Imperfect Residence, designed by Nelson Chow of Hong Kong-based architecture firm NCDA, is a recently renovated one bedroom apartment in Hong Kong. Nevertheless, the title briefly refers to the designer’s guiding light, namely the ancient Japanese philosophy of Wabi Sabi, which is based on finding beauty in imperfection and appreciating simplicity.
Translated into the language of interior design, these principles have created a residence of understated elegance and contemporary minimalism, where everything is seamlessly integrated into the structure of the building and where bold geometries are combined with materials in their natural, unfinished state.
Drawing on the Japanese origins of Wabi Sabi-informed interior design, the dwelling is configured as a ceremonial three-tiered journey from the sculpture garden to the sanctuary to the altar. The three main rooms are connected by three darker passages, airy and light and holistically designed as concise compositions.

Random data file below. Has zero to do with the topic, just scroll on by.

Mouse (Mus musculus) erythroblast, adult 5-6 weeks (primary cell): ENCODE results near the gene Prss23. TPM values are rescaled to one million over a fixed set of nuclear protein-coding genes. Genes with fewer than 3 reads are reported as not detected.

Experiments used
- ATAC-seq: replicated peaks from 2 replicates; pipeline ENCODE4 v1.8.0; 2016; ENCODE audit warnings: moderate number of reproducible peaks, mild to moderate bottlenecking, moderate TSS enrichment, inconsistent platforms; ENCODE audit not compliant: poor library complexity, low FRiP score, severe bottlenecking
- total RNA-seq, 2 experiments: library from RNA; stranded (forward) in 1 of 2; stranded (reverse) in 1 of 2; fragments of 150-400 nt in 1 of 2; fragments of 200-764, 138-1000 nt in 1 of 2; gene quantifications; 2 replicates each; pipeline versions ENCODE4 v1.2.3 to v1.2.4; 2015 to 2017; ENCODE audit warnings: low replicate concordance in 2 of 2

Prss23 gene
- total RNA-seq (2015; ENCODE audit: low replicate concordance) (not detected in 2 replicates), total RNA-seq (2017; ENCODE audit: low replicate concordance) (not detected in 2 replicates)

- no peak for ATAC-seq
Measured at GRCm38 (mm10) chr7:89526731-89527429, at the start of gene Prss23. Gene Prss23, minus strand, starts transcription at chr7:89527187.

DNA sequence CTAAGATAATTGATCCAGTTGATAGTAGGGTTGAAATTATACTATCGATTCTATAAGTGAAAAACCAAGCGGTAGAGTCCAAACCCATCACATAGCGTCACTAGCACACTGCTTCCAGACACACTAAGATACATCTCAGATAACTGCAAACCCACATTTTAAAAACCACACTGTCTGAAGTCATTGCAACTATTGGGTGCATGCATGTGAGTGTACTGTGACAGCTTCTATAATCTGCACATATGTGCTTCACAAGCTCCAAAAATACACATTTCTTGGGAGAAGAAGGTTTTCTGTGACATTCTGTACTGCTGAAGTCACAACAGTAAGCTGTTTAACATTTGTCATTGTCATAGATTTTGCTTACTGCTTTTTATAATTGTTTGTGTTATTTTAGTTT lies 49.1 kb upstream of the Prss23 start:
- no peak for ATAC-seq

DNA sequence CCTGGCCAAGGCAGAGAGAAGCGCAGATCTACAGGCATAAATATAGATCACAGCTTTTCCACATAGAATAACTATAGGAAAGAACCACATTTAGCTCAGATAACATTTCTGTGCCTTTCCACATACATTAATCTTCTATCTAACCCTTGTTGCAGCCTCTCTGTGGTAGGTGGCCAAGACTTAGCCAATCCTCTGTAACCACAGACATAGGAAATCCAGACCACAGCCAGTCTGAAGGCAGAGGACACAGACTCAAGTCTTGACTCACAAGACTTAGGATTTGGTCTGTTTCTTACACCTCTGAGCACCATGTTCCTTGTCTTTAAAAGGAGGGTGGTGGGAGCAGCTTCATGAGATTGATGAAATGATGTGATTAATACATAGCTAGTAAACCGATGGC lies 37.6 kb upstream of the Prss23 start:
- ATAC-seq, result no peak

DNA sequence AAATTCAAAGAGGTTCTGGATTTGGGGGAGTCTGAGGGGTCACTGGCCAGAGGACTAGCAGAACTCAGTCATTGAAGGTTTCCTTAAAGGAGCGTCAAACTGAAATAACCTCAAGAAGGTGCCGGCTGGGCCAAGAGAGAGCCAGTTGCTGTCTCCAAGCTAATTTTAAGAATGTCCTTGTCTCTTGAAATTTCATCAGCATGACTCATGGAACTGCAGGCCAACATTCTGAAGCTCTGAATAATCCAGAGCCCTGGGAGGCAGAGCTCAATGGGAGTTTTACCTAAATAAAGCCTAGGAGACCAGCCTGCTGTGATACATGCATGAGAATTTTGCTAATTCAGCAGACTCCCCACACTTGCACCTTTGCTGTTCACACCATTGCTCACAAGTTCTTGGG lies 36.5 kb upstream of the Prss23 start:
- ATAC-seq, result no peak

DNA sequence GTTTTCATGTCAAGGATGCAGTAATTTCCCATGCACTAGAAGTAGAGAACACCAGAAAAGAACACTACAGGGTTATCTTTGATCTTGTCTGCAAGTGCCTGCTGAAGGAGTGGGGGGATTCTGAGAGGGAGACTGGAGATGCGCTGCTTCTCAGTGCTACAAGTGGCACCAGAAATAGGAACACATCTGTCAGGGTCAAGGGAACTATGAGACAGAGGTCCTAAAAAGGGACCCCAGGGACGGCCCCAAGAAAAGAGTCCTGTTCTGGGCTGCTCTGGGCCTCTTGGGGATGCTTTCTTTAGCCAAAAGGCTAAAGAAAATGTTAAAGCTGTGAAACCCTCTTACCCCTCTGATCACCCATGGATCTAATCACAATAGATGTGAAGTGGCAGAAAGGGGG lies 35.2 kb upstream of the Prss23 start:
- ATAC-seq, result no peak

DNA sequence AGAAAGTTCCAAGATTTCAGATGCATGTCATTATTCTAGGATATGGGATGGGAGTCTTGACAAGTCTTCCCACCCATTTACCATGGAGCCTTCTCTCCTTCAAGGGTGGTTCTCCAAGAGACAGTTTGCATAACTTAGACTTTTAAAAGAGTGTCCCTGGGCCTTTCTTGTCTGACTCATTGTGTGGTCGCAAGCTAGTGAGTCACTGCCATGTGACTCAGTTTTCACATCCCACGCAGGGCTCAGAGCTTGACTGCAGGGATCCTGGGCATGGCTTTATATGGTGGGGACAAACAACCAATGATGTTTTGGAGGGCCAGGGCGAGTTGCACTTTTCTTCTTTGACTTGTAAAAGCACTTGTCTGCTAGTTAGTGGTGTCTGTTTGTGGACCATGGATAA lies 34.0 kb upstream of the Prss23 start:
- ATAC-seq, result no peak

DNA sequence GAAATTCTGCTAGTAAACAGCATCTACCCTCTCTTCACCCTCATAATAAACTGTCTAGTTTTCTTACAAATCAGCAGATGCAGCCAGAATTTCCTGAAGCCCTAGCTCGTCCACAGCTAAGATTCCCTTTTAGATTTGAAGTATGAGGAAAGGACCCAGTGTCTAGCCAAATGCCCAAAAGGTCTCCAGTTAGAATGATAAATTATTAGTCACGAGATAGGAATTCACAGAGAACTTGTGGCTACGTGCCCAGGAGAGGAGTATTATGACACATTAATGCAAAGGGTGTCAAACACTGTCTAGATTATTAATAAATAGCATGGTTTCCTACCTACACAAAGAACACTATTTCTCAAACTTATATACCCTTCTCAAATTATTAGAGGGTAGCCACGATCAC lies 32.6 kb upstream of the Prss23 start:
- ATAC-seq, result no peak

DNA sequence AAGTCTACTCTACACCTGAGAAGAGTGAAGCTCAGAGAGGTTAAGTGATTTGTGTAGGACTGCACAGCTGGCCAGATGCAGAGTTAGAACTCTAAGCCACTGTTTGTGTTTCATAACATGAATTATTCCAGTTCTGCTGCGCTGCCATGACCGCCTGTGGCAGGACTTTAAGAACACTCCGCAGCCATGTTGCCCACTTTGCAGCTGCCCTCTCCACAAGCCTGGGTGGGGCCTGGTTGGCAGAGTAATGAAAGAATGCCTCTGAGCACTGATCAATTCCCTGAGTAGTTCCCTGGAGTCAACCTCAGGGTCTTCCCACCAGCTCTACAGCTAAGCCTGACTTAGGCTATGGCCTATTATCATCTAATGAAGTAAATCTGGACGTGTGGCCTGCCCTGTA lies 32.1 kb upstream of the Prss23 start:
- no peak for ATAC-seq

The sculpture garden-inspired living room enters a dark, wood-paneled vestibule and has smooth, hand-brushed plaster walls and parquet floors inlaid with marble and oxidized metal hardware. Opening one of the folding panels on the marble riser reveals the entrance to the sanctuary. The sleeping area is accessed via a wood-clad platform inspired by the concept of the genkan – a traditional Japanese entrance that separates the outside world – and is dominated by a large window that illuminates a harmonious arrangement of geometries and materials. Another hidden door, this one at the end of the elevated passage, leads to the altar, namely the dressing room and main bathroom. Check out how these spaces are organized and get inspired by this unique design!